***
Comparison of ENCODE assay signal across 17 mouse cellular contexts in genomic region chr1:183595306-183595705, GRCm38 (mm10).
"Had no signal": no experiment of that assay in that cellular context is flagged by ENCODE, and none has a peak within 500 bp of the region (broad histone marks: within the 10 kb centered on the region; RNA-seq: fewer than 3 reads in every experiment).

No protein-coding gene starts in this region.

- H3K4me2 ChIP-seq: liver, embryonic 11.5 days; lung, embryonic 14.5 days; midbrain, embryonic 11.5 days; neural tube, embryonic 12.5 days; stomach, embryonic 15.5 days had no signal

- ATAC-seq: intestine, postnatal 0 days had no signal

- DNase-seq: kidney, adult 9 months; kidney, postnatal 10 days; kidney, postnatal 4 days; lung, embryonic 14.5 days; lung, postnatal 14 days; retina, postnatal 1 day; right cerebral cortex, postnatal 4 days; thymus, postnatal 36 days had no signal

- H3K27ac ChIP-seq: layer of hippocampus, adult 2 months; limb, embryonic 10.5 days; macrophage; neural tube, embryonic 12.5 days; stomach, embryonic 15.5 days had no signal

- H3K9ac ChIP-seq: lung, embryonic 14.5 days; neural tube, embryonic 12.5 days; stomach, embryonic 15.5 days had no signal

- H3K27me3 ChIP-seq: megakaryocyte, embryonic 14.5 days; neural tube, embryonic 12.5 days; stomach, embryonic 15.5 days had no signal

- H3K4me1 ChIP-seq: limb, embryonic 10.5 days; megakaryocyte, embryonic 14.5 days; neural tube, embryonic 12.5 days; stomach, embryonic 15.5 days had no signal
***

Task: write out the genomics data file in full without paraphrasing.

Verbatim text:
Comparison of ENCODE assay signal across 17 mouse cellular contexts in genomic region chr1:183595306-183595705, GRCm38 (mm10).
"Had no signal": no experiment of that assay in that cellular context is flagged by ENCODE, and none has a peak within 500 bp of the region (broad histone marks: within the 10 kb centered on the region; RNA-seq: fewer than 3 reads in every experiment).

No protein-coding gene starts in this region.

- H3K4me2 ChIP-seq: liver, embryonic 11.5 days; lung, embryonic 14.5 days; midbrain, embryonic 11.5 days; neural tube, embryonic 12.5 days; stomach, embryonic 15.5 days had no signal

- ATAC-seq: intestine, postnatal 0 days had no signal

- DNase-seq: kidney, adult 9 months; kidney, postnatal 10 days; kidney, postnatal 4 days; lung, embryonic 14.5 days; lung, postnatal 14 days; retina, postnatal 1 day; right cerebral cortex, postnatal 4 days; thymus, postnatal 36 days had no signal

- H3K27ac ChIP-seq: layer of hippocampus, adult 2 months; limb, embryonic 10.5 days; macrophage; neural tube, embryonic 12.5 days; stomach, embryonic 15.5 days had no signal

- H3K9ac ChIP-seq: lung, embryonic 14.5 days; neural tube, embryonic 12.5 days; stomach, embryonic 15.5 days had no signal

- H3K27me3 ChIP-seq: megakaryocyte, embryonic 14.5 days; neural tube, embryonic 12.5 days; stomach, embryonic 15.5 days had no signal

- H3K4me1 ChIP-seq: limb, embryonic 10.5 days; megakaryocyte, embryonic 14.5 days; neural tube, embryonic 12.5 days; stomach, embryonic 15.5 days had no signal